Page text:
Double Knock Out Rose

How Fast Does a Double Knockout Rose Grow?

by Melody Lee

The blooms of double Knock Out roses look like traditional roses, but the resemblance ends there. The plants are tough, grow fast, and require little maintenance. Plant breeder William Radler worked for years to develop a shrub rose that is not affected by many of the common rose diseases and pests. In addition, it is tolerant of drought, heat and cold. Double Knock Out roses grow in U.S. Department of Agriculture plant hardiness zones 4 through 9.


Double Knock Outs typically grow in compact mounds up to 4 feet tall and wide, but they can grow up to 7 feet tall. The plants bloom heavily with flushes of roses every five to six weeks from late spring or early summer until the first frost in fall or winter. One double Knock Out rose makes a beautiful specimen or accent plant, while a group of roses provides a mass of color in the garden.

Growth Rate and Pruning

Pruning encourages the growth of healthy new foliage and improves the quality of the blooms on roses. Allow two or three years after planting a double Knock Out rose for it to grow to its mature size. Afterwards prune as needed to maintain the desired shape and size. They are vigorous plants and can grow up to 2 feet a year.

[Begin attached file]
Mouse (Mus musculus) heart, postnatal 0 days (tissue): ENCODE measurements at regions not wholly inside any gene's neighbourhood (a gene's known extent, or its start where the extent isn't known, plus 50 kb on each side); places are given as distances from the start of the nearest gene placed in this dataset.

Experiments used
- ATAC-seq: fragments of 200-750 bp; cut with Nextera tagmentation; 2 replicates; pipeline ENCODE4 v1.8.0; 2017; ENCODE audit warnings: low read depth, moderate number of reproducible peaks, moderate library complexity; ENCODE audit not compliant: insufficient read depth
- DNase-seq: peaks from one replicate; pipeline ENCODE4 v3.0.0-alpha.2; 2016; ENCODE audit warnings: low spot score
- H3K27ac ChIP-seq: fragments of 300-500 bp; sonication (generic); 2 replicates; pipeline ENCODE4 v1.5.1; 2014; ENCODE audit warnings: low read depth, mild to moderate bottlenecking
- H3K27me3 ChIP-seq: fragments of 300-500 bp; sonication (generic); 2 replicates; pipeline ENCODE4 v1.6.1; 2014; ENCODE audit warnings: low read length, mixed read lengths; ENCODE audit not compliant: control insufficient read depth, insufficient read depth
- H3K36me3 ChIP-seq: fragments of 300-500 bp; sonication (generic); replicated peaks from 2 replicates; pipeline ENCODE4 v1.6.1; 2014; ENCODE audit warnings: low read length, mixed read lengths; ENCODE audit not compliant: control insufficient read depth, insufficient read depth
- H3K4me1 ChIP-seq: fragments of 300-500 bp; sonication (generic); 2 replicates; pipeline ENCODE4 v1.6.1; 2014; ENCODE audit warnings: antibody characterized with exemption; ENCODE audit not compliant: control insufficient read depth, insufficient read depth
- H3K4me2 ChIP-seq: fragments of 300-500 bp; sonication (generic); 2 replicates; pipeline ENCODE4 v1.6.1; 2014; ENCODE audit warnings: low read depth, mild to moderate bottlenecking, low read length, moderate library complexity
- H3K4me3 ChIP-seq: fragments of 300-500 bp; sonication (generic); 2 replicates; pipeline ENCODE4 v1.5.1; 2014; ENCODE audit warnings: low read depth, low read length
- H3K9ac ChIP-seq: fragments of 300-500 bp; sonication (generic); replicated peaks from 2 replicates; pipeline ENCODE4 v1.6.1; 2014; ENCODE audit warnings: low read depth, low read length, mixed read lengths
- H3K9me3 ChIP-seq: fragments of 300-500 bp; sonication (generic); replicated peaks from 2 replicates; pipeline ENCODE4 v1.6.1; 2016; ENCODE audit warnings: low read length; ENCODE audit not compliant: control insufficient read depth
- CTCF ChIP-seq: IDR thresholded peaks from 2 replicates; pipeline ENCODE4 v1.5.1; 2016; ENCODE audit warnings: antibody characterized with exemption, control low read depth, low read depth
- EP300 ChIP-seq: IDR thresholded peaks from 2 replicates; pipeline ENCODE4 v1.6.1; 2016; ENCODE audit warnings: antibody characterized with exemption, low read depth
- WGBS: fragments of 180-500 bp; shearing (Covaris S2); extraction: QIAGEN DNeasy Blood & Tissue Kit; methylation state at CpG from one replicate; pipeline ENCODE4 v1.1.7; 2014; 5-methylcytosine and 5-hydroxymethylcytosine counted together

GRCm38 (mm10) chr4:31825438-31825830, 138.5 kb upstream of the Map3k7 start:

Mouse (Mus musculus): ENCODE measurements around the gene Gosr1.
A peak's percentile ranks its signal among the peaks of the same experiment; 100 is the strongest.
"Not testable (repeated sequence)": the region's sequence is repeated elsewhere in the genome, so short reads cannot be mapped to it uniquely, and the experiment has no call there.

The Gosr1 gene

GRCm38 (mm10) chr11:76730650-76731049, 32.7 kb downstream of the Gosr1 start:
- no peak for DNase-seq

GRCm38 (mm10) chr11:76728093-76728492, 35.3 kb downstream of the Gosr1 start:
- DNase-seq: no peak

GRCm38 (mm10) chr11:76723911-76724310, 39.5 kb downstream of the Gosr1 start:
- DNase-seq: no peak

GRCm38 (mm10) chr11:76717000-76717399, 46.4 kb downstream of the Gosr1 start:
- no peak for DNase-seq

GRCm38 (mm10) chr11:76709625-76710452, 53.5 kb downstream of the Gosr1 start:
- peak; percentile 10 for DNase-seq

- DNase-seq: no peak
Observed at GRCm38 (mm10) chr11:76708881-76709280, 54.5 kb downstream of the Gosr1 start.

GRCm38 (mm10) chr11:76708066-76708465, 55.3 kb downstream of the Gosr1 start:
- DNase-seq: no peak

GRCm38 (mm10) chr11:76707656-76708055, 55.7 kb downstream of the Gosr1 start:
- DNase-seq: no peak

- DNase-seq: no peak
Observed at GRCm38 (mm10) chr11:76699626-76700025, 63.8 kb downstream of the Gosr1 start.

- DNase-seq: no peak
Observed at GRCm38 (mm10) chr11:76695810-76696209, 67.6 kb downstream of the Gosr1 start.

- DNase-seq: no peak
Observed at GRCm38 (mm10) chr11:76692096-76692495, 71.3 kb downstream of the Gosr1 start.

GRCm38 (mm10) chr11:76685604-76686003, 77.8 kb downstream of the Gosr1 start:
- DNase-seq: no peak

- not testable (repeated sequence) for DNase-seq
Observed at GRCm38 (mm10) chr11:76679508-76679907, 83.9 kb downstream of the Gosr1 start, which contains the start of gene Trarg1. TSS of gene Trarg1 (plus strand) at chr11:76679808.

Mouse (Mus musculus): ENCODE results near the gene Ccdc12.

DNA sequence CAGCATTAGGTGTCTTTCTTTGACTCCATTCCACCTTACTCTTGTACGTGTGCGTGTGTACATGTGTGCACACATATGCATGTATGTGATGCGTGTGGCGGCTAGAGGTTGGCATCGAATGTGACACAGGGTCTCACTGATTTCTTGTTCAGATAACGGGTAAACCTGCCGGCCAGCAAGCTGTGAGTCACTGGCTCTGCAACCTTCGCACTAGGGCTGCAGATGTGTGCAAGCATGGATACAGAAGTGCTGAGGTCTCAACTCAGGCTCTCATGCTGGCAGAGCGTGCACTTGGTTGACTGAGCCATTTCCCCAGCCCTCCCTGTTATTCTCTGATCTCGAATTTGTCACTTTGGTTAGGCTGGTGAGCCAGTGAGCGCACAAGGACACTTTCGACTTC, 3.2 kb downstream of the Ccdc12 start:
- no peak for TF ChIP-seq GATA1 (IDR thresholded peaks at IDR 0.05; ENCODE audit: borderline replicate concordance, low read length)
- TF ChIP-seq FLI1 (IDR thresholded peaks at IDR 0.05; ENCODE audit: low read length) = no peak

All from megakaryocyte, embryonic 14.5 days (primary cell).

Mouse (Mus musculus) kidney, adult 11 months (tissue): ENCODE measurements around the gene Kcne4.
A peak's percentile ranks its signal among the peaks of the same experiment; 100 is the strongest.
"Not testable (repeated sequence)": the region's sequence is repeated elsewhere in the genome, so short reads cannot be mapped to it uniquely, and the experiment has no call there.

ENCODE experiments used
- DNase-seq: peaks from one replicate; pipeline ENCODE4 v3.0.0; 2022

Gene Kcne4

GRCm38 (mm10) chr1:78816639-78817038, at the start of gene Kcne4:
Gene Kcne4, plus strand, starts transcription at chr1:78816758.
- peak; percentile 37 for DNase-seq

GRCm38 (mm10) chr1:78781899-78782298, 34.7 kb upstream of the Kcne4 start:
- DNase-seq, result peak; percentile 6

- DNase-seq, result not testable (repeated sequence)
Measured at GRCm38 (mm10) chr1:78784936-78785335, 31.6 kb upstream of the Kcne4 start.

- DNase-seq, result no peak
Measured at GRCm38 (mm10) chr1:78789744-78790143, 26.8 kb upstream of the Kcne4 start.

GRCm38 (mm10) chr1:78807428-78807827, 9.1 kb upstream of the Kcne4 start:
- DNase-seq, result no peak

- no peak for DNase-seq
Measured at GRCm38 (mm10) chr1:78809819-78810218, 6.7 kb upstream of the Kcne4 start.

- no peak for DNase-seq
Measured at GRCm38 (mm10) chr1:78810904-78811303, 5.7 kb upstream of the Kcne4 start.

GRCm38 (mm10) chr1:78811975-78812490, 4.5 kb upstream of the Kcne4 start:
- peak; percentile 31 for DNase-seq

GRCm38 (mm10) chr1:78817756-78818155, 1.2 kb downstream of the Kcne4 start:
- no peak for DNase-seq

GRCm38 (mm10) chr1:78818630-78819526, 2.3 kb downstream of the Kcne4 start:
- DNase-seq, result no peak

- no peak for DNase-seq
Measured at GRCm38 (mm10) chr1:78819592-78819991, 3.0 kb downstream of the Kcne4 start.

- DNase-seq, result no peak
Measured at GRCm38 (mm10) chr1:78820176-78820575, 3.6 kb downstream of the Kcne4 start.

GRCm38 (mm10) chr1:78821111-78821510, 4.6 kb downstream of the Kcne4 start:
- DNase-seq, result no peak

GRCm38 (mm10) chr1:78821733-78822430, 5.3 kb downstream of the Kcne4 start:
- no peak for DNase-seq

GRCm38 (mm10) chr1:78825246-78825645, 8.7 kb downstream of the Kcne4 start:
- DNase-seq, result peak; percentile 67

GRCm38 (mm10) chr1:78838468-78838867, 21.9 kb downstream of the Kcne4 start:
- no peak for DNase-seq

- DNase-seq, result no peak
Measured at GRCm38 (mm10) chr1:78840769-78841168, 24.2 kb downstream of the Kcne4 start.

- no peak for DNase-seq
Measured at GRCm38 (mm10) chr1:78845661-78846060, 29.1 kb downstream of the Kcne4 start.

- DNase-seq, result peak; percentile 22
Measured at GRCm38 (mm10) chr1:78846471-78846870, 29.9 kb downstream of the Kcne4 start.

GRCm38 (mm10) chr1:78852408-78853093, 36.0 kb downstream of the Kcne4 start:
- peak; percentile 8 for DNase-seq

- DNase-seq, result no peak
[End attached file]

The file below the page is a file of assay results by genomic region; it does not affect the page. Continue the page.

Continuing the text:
Pruning Techniques

Bypass pruners are better for pruning double Knock Out roses than anvil pruners, which crush the stems. Cut 1/4 inch above an outward-facing bud at the same angle as the bud. New growth will sprout from the bud. Occasionally, dip the pruners in disinfectant or a 70-percent alcohol solution to help prevent the spread of disease.

Pruning Times

Pruning to shape double Knock Out roses should be done in the spring just as the buds swell, but before any new growth appears. Cut the stems back to 24 inches or shorter, depending on the desired size of the shrub during the summer. In the fall, remove crossed branches that are rubbing together, and long, leggy branches. Remove diseased, damaged or dead branches any time of the year. Cut back overgrown bushes by one-third to one-half in late winter or early spring.

About the Author

Melody Lee holds a degree in landscape design, is a Florida Master Gardener, and has more than 30 years of gardening experience. She currently works as a writer and copy editor. Her previous jobs include reporter, photographer and editor for a weekly newspaper.